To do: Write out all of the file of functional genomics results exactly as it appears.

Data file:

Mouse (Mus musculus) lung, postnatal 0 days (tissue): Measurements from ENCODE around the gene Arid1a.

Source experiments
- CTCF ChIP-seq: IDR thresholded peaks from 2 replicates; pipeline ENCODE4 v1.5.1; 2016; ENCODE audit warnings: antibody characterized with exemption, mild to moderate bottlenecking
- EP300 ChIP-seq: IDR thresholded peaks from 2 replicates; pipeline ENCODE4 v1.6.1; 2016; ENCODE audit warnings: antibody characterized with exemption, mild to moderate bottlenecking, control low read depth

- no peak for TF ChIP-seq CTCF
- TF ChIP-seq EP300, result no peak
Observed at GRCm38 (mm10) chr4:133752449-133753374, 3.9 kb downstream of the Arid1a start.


Mouse (Mus musculus) lung, postnatal 0 days (tissue): Measurements from ENCODE around the gene Arid1a.

Source experiments
- CTCF ChIP-seq: IDR thresholded peaks from 2 replicates; pipeline ENCODE4 v1.5.1; 2016; ENCODE audit warnings: antibody characterized with exemption, mild to moderate bottlenecking
- EP300 ChIP-seq: IDR thresholded peaks from 2 replicates; pipeline ENCODE4 v1.6.1; 2016; ENCODE audit warnings: antibody characterized with exemption, mild to moderate bottlenecking, control low read depth

- no peak for TF ChIP-seq CTCF
- TF ChIP-seq EP300, result no peak
Observed at GRCm38 (mm10) chr4:133752449-133753374, 3.9 kb downstream of the Arid1a start.